In Connecticut and in other States, substantial progress has been made in having legislation adopted that protects the interests of CCRC residents. The considerable efforts that led to the adoption of such legislation should be recognized and applauded. But it’s important to recognize that the legislation adopted to date, while representing a valuable beginning, by no means addresses a number of important issues confronting CCRC residents.
At least as important as any issue confronting CCRC residents is the issue of UNRELATED DEBT, meaning debt which is added by Providers in their sole discretion and from which residents derive no benefit. Providers claim that the cost of servicing (paying interest on, and paying
off the principal of) such debt is rightly charged to residents as part of the Monthly Service Fee.
It’s surprising that more attention hasn't been paid to this issue as one of financial fairness. By assuming unrelated debt, providers of for-profit as well as of not-for-profit CCRCs impose on their residents two substantial disadvantages, either of which, by itself, is unacceptable from a financial-fairness point of view.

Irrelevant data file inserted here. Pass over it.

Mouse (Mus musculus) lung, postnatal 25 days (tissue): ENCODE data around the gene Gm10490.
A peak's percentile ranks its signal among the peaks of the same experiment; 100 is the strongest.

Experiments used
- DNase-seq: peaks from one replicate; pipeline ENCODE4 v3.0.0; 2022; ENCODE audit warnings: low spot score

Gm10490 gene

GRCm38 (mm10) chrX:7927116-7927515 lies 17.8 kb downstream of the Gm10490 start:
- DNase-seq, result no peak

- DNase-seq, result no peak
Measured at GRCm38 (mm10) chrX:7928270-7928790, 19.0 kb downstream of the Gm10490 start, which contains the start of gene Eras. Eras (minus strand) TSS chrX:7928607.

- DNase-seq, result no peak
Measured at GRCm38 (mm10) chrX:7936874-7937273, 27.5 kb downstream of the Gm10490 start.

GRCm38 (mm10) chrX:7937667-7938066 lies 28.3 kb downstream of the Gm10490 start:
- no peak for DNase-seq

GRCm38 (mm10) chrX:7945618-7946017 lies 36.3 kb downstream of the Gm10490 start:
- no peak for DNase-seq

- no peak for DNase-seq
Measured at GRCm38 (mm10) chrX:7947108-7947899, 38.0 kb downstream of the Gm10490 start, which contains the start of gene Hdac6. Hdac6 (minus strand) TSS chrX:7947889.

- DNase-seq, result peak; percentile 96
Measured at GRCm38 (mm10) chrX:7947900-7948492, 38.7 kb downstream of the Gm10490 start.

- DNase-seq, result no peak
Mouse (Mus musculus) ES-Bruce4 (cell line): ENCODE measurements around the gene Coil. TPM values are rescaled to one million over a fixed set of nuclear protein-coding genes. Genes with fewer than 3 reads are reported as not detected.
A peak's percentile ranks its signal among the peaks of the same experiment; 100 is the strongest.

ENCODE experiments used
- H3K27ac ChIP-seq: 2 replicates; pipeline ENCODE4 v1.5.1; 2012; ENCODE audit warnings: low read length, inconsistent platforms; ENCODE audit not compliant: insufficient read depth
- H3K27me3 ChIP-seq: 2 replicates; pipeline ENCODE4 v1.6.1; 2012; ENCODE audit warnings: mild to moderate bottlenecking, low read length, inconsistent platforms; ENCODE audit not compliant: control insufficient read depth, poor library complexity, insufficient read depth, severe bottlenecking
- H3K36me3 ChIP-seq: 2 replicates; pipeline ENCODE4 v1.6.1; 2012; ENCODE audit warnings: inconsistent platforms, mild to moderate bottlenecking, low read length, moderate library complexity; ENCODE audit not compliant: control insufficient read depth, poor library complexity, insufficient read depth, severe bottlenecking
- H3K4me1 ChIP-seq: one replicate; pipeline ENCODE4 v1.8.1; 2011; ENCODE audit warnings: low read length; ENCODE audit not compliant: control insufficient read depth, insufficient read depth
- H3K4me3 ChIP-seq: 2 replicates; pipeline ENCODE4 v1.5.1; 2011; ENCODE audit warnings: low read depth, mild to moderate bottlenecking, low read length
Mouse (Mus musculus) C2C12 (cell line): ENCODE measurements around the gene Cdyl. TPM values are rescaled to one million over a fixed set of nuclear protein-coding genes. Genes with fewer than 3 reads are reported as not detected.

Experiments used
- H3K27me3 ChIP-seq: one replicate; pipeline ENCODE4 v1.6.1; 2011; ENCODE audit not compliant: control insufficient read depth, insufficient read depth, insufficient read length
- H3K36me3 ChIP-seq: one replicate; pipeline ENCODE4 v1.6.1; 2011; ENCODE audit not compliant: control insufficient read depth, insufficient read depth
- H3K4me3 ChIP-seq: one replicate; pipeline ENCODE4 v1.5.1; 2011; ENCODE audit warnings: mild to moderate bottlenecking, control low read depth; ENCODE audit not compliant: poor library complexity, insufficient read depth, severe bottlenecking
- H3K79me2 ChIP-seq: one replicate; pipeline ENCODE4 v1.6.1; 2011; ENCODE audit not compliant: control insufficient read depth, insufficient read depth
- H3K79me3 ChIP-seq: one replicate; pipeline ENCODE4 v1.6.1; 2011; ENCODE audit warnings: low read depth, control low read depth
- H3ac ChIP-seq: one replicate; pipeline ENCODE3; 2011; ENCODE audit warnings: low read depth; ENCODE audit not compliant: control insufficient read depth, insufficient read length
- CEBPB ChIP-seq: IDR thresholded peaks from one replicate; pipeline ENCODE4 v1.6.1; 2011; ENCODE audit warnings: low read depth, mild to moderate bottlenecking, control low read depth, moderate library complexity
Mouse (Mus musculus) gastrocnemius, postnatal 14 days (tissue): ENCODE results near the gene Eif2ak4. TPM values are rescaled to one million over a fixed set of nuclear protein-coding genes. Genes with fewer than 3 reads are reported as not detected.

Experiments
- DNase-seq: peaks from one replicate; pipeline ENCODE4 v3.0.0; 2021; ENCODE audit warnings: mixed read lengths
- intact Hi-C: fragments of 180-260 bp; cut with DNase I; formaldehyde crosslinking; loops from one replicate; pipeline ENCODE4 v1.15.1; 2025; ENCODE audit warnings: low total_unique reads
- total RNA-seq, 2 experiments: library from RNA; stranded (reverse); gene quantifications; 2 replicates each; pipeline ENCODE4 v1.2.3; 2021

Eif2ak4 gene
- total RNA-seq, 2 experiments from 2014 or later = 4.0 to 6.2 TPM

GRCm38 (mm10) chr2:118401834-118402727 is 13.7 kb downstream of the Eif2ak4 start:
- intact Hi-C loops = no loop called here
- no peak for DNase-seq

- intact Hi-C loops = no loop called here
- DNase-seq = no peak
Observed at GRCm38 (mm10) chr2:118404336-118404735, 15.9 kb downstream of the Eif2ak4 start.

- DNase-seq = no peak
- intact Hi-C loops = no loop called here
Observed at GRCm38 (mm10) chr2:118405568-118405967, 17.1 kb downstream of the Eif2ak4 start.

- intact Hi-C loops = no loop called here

(1) Saddles CCRC residents with the costs of servicing (paying interest and paying off principal on) debt from which they receive no benefit (unrelated debt);
(2) places such debt ahead of residents’ interest-free loans (in the form of refundable entrance fees) for payoff in the event of default.
(3) Residents whose entrance fees become fully forfeitable to providers after a short term period (generally, 36 to 72 months) are even more at risk since their lifetime contractual commitments may be even more tenuous.
NaCCRA should set for itself the goal of state, and ultimately federal, protection for residents by the prohibition of such debt.